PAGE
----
Tragic Love in Grace Ogot's Short Stories Essay example

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The path of true love has never run smoothly. These short stories, “The Lovers,” by Bessie Head, and “The Rain Came,” by Grace Ogot, were made noteworthy because of their tragedies. Each story reveals the misfortunes and predicaments associated with love. The stories expose that the path of true love is not smooth, and must never be smooth, if we are to fully appreciate what true love is. A core concept portrayed in both stories is the notion of different kinds of love. Passion between couples is the form more commonly thought of when referring to true love. In “The Lovers,” Tselane, a young woman, and Keaja, a young man, are a passionate couple who have a love affair in a society where that sort of thing is forbidden. In “The Rain Came,” …show more content…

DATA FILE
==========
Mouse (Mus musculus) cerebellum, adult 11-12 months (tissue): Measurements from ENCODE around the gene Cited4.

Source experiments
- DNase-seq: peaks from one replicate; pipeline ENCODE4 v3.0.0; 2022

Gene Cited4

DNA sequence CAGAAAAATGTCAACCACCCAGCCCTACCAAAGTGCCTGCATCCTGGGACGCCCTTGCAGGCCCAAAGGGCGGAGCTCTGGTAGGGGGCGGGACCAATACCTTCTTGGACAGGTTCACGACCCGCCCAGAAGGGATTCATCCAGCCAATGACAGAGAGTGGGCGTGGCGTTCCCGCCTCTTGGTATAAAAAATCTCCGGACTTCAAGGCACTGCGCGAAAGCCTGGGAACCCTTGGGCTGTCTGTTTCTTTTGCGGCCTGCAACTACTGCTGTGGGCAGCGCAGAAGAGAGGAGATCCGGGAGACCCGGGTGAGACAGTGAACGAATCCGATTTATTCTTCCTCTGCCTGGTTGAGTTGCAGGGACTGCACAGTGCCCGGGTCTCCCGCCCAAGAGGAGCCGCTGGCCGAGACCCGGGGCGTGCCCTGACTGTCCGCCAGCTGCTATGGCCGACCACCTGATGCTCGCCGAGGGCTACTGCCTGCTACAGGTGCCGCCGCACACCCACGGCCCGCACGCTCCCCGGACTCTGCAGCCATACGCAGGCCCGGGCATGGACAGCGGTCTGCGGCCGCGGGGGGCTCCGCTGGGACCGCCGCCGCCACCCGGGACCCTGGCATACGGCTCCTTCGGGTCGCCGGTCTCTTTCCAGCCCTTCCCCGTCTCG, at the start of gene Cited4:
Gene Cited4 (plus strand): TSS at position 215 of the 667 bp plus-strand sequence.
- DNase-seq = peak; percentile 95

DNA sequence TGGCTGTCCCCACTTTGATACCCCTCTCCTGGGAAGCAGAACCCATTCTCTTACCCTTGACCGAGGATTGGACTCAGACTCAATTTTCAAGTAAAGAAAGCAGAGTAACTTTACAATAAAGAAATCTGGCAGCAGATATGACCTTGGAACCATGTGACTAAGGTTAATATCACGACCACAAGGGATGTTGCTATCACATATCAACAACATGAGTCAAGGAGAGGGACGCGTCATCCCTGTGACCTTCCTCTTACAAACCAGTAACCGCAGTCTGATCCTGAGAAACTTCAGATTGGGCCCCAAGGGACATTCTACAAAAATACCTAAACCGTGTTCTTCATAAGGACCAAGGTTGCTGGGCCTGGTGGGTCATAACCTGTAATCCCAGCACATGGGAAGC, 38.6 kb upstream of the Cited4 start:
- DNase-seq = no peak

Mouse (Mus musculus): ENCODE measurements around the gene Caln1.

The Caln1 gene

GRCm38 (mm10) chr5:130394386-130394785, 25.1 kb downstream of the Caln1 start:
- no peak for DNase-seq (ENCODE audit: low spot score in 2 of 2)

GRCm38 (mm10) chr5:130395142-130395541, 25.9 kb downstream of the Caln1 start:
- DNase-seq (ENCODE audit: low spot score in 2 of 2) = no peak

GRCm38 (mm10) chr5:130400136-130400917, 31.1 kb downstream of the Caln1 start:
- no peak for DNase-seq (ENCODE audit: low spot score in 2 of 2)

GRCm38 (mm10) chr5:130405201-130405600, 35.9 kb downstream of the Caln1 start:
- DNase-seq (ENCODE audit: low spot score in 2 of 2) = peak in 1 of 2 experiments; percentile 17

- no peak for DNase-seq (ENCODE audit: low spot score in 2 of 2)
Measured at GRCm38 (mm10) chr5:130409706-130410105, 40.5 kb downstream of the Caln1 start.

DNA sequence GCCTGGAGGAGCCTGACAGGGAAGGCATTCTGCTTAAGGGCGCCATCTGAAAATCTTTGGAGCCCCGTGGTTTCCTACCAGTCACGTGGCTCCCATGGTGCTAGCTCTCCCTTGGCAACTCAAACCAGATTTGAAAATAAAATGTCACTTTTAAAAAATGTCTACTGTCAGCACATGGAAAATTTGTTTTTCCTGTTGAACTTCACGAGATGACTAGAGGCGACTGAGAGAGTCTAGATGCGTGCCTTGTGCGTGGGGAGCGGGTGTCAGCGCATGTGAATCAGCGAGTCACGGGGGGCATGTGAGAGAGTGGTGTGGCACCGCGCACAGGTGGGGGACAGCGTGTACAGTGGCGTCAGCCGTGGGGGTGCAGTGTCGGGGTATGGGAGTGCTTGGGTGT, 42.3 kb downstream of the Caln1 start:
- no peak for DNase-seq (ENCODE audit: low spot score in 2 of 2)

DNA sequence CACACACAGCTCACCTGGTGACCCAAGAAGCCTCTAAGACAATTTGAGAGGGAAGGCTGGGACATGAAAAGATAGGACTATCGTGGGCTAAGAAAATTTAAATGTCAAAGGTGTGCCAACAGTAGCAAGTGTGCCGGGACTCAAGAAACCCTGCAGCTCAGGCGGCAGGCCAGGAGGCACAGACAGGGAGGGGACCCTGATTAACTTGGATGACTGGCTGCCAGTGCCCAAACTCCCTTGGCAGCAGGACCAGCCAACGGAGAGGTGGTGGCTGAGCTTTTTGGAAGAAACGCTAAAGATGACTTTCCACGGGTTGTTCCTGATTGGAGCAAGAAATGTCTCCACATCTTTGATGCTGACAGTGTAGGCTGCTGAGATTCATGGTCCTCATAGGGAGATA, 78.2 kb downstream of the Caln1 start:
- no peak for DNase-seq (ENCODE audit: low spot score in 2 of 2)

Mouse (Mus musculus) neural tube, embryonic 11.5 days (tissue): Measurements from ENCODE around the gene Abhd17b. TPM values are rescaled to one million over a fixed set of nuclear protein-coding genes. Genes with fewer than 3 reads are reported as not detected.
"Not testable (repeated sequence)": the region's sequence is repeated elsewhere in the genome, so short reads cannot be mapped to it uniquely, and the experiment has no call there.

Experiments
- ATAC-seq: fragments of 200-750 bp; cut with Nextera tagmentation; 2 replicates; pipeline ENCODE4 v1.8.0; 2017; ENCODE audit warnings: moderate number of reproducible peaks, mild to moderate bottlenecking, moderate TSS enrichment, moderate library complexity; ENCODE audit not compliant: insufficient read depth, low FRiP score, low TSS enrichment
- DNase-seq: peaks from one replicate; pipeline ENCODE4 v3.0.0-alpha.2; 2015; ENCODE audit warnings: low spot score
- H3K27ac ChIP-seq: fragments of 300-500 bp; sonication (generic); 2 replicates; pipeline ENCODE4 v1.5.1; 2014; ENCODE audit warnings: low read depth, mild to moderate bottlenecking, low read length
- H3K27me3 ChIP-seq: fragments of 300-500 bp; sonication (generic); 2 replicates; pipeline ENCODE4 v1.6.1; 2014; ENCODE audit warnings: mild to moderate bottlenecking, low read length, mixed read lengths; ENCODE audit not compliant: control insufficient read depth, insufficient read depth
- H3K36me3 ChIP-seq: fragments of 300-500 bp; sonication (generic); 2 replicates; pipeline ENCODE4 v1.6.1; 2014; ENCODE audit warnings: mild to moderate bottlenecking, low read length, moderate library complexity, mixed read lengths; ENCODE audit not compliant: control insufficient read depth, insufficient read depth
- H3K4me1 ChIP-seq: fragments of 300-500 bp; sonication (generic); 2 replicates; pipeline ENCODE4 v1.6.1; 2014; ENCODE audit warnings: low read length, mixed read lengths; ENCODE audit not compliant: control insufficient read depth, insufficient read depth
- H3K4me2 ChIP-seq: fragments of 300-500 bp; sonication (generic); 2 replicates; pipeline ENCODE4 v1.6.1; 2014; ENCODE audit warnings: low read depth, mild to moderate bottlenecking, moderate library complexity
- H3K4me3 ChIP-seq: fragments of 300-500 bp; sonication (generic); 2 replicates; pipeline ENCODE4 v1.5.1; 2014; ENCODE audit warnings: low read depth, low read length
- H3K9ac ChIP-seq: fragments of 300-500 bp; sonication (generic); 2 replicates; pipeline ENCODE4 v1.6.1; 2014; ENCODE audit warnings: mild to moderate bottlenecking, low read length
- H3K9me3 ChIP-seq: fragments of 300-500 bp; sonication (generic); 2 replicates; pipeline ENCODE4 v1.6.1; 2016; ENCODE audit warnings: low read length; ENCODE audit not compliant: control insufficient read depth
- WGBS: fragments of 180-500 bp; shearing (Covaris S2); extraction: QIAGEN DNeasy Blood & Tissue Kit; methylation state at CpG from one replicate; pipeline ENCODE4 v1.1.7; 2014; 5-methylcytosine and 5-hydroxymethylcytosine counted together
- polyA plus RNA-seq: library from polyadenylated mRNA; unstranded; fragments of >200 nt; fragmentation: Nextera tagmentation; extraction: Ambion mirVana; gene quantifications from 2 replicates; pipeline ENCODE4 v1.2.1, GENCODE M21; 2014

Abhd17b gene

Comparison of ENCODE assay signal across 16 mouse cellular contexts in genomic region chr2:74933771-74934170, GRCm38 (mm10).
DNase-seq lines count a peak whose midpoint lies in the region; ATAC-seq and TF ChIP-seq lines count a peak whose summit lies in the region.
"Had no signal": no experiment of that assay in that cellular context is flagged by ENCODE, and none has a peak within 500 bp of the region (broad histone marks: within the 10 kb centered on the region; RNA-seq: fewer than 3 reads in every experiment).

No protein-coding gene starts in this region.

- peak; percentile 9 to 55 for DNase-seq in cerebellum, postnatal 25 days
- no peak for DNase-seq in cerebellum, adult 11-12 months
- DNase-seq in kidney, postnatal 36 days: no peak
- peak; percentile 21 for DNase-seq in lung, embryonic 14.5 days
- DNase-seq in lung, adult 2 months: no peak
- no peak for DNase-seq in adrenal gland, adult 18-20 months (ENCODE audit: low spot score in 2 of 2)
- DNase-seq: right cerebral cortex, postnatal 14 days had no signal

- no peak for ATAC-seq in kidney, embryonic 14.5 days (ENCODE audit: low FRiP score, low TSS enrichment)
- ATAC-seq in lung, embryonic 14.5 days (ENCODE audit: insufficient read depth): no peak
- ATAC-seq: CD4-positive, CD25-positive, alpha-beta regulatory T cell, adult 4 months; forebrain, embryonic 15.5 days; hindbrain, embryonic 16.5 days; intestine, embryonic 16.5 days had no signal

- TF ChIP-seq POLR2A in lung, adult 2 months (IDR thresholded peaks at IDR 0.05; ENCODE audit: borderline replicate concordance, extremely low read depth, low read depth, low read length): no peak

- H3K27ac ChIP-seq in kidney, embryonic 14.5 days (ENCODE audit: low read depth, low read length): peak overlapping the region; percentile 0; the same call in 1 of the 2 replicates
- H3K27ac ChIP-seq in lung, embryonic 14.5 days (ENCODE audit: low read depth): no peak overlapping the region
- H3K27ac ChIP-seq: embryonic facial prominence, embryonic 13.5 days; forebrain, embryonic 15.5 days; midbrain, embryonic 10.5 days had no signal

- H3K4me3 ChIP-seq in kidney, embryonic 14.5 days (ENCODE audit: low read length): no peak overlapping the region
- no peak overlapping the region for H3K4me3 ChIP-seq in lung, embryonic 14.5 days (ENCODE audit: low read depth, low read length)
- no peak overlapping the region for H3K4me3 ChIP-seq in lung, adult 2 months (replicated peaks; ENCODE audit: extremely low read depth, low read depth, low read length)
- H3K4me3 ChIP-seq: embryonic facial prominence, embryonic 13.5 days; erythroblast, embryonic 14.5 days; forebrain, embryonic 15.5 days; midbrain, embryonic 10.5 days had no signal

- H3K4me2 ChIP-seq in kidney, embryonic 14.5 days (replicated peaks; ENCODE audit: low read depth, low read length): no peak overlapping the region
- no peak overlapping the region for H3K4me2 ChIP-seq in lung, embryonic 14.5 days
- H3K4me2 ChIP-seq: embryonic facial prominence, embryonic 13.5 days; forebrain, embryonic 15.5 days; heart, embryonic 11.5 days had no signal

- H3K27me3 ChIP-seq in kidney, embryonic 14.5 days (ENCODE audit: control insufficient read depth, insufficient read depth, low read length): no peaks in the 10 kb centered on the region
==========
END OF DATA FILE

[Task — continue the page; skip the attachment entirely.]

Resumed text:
The young men no longer fight for their right to true love, but instead accept the marriages arranged by their parents. The narrator even goes as far to say that, “marriage itself seemed to have no significance beyond a union for the production of children” (375). Tselane and Keaja, however, share a passionate connection between each other molded by true love, but they also retain an affectionate bond between their relations. Tselane is especially close to her father’s second wife, Mma-Monosi. Mma-Monosi is very protective of Tselane, and at one point states, “I am your friend and I will die for you” (384). Keaja and his father, Rra-Keaja, are also especially close because they have many things in common, such as the fact that they both share an immense dislike toward Keaja’s mother. She is described in the story as controlling and cruel, with a worm of hatred and discontent eating away at her heart.
The story “The Rain Came,” deals less with the love between couples, and more with the love between father and daughter. Oganda is the only girl out of twenty children; therefore, at least in this culture, she is adored by everyone, especially her father, Lbong’o. When Lbong’o is told that his most prized possession, his daughter, is to be taken away from him, he goes so far as to say that “She is all I have” (336). Lbong’o is instructed, by

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